Isaiah Thornton Montgomery was born enslaved on May 21, 1847 on the Hurricane Plantation at Davis Bend, an area along the Mississippi River near Vicksburg, Mississippi to Benjamin Thornton and Mary Lewis Montgomery. Hurricane Plantation was owned by Joseph E. Davis, older brother of future Confederate States of America President Jefferson Davis.
At the beginning of the Civil War, Hurricane Plantation had 350 enslaved people including Montgomery and his parents. Isaiah father Benjamin was the plantation mechanic, machinist, and wholesaler in New Orleans, Louisiana. He also managed the plantation cotton transactions and those at Jefferson Davis’s nearby Brierfield Plantation. While Isaiah worked as Joseph Davis’s valet and clerk from 1857 to the start of the Civil War in 1861.
In 1862, while Union forces moved down the Mississippi River from Memphis and upriver from occupied New Orleans, Joseph Davis left the region, leaving Benjamin Thornton to manage the plantations. Later the Montgomery’s fled as well, to Union-occupied territory and later going to Cincinnati, Ohio. Isaiah Montgomery, however, stayed on the Union vessel that transported his parents north and served as Union Naval Admiral David D. Porter’s cabin boy.
In 1865, once the war ended, 18-year-old Isaiah reunited with his parents at Davis Bend, alongside former Hurricane and Brierfield Plantation enslaved people. The community started to farm land they had formerly worked as slaves, however, now controlled as freed people. In 1867, led by Benjamin and Isiah Montgomery, the pair raised $300,000 to purchase Hurricane and Brierfield from a destitute Joseph E. Davis.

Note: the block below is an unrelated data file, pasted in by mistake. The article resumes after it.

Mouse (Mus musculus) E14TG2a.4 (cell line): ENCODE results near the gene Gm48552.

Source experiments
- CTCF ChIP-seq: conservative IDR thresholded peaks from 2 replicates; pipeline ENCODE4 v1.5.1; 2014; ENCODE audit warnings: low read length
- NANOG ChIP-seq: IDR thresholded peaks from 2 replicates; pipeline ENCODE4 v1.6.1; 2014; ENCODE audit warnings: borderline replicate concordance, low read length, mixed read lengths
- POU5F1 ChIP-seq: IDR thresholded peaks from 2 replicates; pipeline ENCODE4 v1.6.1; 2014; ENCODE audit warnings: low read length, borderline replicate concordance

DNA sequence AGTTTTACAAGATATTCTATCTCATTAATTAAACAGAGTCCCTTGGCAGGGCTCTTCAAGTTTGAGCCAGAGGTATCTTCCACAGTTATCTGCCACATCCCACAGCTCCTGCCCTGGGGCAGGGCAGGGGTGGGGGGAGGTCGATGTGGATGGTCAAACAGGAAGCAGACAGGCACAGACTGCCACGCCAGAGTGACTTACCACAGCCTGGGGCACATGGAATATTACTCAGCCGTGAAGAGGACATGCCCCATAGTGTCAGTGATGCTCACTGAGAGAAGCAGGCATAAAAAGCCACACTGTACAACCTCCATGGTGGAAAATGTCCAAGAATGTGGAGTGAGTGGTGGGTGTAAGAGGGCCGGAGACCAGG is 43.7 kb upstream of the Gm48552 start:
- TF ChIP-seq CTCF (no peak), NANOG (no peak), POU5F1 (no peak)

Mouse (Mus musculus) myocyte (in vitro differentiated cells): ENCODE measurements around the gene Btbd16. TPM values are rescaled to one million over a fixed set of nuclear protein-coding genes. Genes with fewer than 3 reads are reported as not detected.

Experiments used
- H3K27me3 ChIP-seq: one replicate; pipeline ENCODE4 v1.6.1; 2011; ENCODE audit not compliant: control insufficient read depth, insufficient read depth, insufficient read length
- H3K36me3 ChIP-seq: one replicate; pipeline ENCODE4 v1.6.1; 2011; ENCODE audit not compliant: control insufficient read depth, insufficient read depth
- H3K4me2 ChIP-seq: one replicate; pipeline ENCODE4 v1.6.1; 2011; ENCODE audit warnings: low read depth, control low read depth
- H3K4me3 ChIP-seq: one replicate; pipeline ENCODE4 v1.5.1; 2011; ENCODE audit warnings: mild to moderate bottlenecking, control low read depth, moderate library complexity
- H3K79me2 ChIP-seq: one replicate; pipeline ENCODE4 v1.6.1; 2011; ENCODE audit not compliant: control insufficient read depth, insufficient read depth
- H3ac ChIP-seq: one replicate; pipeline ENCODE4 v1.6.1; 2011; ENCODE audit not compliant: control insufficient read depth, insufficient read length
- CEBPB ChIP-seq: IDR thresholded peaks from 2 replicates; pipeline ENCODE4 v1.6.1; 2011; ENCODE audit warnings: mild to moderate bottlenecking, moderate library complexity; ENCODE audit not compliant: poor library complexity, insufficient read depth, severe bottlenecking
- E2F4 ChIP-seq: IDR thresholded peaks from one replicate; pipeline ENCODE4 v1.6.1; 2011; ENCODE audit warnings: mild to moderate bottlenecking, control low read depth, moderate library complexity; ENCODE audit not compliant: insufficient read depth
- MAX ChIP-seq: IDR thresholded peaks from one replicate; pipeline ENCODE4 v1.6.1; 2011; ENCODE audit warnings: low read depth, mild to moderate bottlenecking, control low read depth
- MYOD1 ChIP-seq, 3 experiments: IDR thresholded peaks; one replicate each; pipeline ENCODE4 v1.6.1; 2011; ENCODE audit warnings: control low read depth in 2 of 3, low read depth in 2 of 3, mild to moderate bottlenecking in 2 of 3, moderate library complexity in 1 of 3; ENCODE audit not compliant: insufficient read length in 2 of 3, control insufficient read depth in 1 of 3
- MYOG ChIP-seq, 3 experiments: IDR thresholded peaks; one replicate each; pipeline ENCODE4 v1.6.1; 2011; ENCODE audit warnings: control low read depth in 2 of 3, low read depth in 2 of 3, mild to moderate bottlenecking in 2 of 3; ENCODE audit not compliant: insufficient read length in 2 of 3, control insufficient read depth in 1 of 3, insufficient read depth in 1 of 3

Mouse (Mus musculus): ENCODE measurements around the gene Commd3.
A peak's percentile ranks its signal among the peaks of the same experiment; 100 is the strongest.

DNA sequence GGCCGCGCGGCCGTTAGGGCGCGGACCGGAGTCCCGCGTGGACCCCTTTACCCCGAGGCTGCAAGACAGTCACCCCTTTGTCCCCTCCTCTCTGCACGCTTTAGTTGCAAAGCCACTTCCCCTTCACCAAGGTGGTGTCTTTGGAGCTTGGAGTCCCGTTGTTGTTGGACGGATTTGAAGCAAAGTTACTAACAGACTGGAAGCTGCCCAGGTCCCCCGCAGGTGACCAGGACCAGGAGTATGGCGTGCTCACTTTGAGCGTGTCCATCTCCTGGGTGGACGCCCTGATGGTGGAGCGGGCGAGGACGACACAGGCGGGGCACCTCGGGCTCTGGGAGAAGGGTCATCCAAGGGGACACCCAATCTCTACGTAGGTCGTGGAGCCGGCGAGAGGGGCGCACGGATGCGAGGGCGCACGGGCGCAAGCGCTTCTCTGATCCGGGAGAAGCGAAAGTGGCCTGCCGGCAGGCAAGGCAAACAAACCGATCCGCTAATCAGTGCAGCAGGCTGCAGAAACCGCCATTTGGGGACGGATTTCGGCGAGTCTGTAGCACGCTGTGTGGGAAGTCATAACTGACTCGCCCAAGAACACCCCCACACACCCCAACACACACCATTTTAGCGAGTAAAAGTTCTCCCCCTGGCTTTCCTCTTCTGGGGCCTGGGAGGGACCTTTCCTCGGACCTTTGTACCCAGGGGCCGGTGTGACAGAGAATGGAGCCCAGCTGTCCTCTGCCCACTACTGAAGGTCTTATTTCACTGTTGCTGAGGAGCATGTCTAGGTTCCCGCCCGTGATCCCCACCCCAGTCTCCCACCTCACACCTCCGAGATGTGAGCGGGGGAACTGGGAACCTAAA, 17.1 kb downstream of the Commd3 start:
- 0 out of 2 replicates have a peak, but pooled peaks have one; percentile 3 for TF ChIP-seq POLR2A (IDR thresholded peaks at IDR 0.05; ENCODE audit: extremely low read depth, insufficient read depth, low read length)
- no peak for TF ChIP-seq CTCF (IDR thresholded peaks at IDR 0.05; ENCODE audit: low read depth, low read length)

Now under the leadership of Benjamin and Isiah Montgomery, Davis Bend (as the two plantations were called) became a “community of cooperation,” as these freed people made the area one of the region’s top cotton producers. This would last until 1877 when politics combined with falling cotton prices, floods, and the death of Benjamin Montgomery sent Davis Bend into rapid decline. Then the next decade Isiah Montgomery searched for another Mississippi location where he could establish an independent Black community.
In 1887, Montgomery and his cousin Benjamin Green co-founded Mound Bayou. For the next 25 years, this 30,000-acre colony in Northwest Mississippi was home to nearly 800 black farmers. Montgomery would become Mound Bayou’s patriarch, protecting it from white terrorism through political cooperation with white supremacist politicians and businessmen. In 1890 while serving as the only black delegate to the Mississippi Constitutional Convention, he publicly endorsed the disenfranchisement of 123,000 black voters, hoping to trade their rights for protection for Mound Bayou from neighboring white encroachments and violence. The accommodation to disfranchisement was praised as pragmatic by white political leaders North and South but he was criticized by black leaders like T. Thomas Fortune. At time Booker T. Washington, was inspired by Montgomery’s actions and promoted the strategy in his Atlanta Compromise speech in 1895.
In 1904 at the age of 57 Montgomery served as a Mississippi delegate to the Republican National Convention, and the following year he persuaded President Theodore Roosevelt to briefly visit Mound Bayou by train. For the next two decades, Montgomery remained publicly silent on the Jim Crow laws sweeping across his region. Montgomery died on March 5, 1924, at his home in Mound Bayou.
Leon Litwack and August Meier (eds.), Black Leaders of the Nineteenth Century (Urbana, IL: University of Illinois
Press, 1991); David H. Jackson, A Chief Lieutenant of the Tuskegee Machine: Charles Banks of Mississippi (Gainesville, FL: University of
Florida Press, 2002). Ruffin II, H. (2007, January 17). Isaiah T. Montgomery (1847-1924).
Link to original source